EditorialsBy Matt Bud, Chairman, The FENG

If there is one thing that is certain about us financial types it is that we always know the answer.

Ask us a question and it isn’t long before we are well into the “primarily due to’s and partially offset by’s.” Yet, this major strength of ours and important skill set is an impediment to success at job search.

Our perception of the world, much like other human beings, is colored by our experiences, and in our world job change typically hasn’t happened as frequently as it has for many other categories of workers. When I was in my mid-40’s, an art director friend of mine told me that he had already worked at 25 different advertising agencies, some of them twice.

Anything you do a lot of, you get better at. And, although he had to develop a quick sense of jobs that were right and wrong for him so that he was always working, we would probably argue that he lacked a certain amount of judgment. We, however, would be wrong. What he was telling me was the REALITY of his career choice.

For those of us in the financial officer mold, the way we go about our screening process for opportunities out in the world typically needs a major adjustment. Many of the sources of job opportunities simply don’t work well, even in good times, for those of us later in our careers.

A few examples may help. First, back in the old days, introducing yourself to recruiters used to be a somewhat valid approach. Recruiters were busy, and although they aren’t interested in you unless they are working on something close to your background, they just might have something during the time period of your search. At this point in your career, don’t expect a significant return from a mailing to these folks.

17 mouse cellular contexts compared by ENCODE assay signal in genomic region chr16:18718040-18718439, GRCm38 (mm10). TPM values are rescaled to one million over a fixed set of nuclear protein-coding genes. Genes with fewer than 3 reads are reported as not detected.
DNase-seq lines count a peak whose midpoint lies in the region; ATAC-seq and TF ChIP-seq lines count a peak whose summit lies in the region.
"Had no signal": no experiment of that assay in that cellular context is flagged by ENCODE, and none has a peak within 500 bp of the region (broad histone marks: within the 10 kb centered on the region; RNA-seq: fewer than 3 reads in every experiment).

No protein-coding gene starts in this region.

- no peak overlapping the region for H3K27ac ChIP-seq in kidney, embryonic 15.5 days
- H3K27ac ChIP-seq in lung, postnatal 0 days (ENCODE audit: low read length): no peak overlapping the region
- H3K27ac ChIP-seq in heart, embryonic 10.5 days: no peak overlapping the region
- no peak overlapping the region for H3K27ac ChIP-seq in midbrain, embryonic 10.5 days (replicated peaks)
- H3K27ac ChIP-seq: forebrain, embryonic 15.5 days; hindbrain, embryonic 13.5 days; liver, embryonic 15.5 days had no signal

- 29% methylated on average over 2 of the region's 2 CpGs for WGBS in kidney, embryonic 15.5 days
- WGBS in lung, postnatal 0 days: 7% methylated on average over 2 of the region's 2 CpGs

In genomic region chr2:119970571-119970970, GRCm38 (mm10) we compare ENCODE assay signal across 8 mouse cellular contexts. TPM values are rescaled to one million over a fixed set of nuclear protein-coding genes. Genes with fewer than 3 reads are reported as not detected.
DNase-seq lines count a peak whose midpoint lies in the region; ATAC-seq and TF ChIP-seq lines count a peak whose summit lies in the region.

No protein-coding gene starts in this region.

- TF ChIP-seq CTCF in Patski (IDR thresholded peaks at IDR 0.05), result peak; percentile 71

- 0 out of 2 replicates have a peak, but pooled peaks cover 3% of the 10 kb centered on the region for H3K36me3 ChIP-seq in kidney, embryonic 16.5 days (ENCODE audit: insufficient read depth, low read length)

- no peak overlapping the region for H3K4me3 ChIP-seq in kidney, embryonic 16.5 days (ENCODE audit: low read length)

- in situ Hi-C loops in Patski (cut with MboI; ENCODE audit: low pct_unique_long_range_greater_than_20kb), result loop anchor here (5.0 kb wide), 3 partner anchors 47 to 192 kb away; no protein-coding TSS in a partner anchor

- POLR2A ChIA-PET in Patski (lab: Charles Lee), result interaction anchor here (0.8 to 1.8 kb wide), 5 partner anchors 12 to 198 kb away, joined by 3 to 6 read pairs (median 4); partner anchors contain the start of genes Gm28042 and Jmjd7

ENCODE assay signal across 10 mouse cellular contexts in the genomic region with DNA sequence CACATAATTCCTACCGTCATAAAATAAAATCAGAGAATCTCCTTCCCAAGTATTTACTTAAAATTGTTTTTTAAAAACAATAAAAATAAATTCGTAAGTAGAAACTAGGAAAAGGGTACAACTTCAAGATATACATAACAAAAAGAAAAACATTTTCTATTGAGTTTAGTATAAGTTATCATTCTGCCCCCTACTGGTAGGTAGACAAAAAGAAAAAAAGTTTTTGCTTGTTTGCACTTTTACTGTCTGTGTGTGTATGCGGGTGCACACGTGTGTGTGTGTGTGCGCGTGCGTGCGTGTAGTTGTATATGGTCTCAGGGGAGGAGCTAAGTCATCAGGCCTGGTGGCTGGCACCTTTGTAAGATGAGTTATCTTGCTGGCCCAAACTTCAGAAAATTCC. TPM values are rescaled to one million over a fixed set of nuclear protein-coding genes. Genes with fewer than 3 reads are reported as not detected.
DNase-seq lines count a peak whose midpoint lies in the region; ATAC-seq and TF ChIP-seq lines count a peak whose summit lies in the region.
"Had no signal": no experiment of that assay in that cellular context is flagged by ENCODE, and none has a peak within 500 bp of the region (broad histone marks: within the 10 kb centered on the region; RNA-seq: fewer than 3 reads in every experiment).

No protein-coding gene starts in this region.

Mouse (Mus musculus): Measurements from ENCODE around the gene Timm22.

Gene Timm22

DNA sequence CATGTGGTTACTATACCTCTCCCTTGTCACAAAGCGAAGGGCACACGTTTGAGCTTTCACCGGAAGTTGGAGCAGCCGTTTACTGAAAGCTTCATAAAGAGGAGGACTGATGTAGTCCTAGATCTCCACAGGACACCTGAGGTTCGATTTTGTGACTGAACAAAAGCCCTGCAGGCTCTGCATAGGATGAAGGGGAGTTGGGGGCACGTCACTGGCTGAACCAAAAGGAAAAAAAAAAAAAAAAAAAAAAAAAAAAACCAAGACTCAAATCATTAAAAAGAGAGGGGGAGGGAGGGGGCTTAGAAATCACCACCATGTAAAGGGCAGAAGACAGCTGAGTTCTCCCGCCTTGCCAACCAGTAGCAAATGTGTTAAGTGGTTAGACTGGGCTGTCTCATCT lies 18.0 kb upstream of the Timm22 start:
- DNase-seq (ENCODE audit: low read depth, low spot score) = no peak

Large firms, as incredible as it might appear on first examination, don’t hire senior executives of any stripe. Large firms, especially with the flattened organizational structures more common today, grow their own and promote from within. To do otherwise would cause the best of the dozen candidates at the next level down to leave.

Another misnomer, but for different reasons, are lawyers and accountants. Urban legend would have them as great sources of job hunting opportunities. The truth is sadly different. They will, of course, APPEAR to be helpful, but with client relationships at stake they are more often than not reluctant to help you with introductions to THEIR clients. You can’t blame them really. The best they can hope is that you won’t mess things up.

But, back to the major issue, which is keeping an open mind to those things that may represent what I will call “work opportunities.” The exact meaning of a job these days and its duration is harder to define than in years past. And, if large firms don’t hire senior level people, that only leaves small firms where the job responsibilities and structures so common from our large company experience can make them seem alien and unacceptable.

While they may appear unstructured and not to our liking, that is exactly why they need us.

You will find that most of the world actually operates quite well without rules and organization. Hard to believe, but few places actually exist like those we have come from. As I used to say to those I was introducing to the advertising business (where I was a Chief Financial Officer for 9 years), this is going to be a test of your tolerance for ambiguity.

So, before you reject that next item that comes onto your radar screen searching for you, take a deep breath and think again before you say no. It just might be the opportunity of a lifetime, and you will never know unless you check it out.

Regards, Matt

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